Are you using appliances as part of your data warehouse? No? Ever thought about it for your appliance deployment strategy?
Eric Williams, who retired recently from Catalina Marketing Corp. as executive vice president and CIO, told industry observer Alan Earls in an interview that using apps as part of the actual data warehouse architecture was part of the company’s successful appliance deployment strategy back in the 1990s. Of course, back then they were building their own apps; once commercially-produced products became available, they switched to those.
It makes sense. As industry insider Craig Borysowich explained recently, “a data warehouse is simply an application system that supports an organization’s management decision-making process,” with an application component consisting of a set of functions, or “applications.”
The advantage of this form of appliance deployment, as Williams outlined it to Earls, is that bundling together data warehouse software and hardware in a preconfigured package gives you something that’s easier to deploy, costs less and can “quickly scale out to support business and data growth,” as Earls put it.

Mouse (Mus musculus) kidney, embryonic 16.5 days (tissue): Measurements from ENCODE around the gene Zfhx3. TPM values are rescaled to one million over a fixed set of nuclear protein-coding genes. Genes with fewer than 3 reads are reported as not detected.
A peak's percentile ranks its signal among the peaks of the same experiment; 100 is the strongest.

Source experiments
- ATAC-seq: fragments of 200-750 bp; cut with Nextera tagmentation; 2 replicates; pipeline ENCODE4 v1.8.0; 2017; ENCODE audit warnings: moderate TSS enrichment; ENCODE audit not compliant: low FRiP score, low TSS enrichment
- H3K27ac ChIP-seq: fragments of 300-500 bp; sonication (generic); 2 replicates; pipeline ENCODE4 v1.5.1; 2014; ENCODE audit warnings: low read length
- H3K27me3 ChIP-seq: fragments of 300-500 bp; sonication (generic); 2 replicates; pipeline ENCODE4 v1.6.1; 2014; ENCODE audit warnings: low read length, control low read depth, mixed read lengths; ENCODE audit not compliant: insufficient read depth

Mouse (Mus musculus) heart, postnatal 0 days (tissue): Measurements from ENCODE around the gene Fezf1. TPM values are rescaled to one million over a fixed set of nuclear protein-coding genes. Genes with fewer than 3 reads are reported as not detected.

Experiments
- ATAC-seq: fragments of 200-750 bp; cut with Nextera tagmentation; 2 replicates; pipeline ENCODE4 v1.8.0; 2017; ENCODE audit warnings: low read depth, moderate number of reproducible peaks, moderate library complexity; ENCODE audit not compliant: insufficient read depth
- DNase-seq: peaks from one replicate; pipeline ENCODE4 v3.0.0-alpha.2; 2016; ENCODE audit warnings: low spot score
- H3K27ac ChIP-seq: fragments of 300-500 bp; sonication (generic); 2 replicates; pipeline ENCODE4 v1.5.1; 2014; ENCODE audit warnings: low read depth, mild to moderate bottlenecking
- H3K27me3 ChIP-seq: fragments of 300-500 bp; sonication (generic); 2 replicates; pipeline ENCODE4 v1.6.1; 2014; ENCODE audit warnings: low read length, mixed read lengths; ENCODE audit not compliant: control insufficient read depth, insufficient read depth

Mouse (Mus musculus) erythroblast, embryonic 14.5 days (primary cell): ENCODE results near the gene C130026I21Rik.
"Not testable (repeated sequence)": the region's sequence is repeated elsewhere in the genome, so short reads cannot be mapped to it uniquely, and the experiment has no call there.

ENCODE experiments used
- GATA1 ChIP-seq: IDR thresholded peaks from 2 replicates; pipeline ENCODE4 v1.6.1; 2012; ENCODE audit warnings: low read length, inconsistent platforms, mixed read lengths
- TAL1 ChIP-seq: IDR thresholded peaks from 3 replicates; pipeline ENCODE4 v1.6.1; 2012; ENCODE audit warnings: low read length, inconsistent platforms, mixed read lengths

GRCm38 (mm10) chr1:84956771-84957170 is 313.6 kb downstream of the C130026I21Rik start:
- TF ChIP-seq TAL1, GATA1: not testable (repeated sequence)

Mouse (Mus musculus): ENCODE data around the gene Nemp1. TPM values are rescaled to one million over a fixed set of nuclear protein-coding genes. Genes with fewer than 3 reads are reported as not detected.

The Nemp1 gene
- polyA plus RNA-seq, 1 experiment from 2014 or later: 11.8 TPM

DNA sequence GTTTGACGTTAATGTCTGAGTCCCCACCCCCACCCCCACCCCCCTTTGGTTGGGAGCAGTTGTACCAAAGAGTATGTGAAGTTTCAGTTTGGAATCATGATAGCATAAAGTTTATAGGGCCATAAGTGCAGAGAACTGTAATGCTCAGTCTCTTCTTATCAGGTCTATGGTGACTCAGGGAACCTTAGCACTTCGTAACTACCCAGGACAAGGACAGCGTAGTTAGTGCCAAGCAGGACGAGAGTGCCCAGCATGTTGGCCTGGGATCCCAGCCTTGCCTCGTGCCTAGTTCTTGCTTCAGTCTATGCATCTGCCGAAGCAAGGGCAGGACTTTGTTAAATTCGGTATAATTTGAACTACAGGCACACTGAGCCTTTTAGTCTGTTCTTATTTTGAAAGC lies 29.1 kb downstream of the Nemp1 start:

And Catalina’s approach fits with Borysowich’s recommendation to buy as much functionality as you can, resorting to building your own only when you can’t buy what you need.
Some companies choose to install appliance deployments to supplement existing data warehouse platforms, as Lancet Software’s Randy Mattran, vice president of professional services told Earls. Generally this happens with apps that are what Mattran called “special-purposed machines,” with a reliable operational data store behind them to “consolidate and integrate enterprise data from multiple source systems.”
The main reason for appliance deployment to become part of the data warehouse architecture is for business intelligence and analytics. You’ve got all those millions of bits of customer information in there, and you need to analyze and get value out of it all. Consultant Julie Lockner told Earls that about half of all companies rank getting more data analytics as a top five IT priority over the next year and a half.
Edited by Jamie Epstein